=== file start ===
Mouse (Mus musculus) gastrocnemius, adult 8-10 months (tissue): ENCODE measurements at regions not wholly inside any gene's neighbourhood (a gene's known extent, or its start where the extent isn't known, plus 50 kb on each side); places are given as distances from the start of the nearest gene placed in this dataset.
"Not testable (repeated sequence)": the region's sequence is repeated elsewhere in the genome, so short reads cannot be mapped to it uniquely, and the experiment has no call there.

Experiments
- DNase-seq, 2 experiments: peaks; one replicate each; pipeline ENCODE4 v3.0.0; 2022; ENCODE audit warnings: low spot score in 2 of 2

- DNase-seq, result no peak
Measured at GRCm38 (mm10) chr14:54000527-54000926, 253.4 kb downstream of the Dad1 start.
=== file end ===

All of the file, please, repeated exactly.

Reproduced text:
Mouse (Mus musculus) gastrocnemius, adult 8-10 months (tissue): ENCODE measurements at regions not wholly inside any gene's neighbourhood (a gene's known extent, or its start where the extent isn't known, plus 50 kb on each side); places are given as distances from the start of the nearest gene placed in this dataset.
"Not testable (repeated sequence)": the region's sequence is repeated elsewhere in the genome, so short reads cannot be mapped to it uniquely, and the experiment has no call there.

Experiments
- DNase-seq, 2 experiments: peaks; one replicate each; pipeline ENCODE4 v3.0.0; 2022; ENCODE audit warnings: low spot score in 2 of 2

- DNase-seq, result no peak
Measured at GRCm38 (mm10) chr14:54000527-54000926, 253.4 kb downstream of the Dad1 start.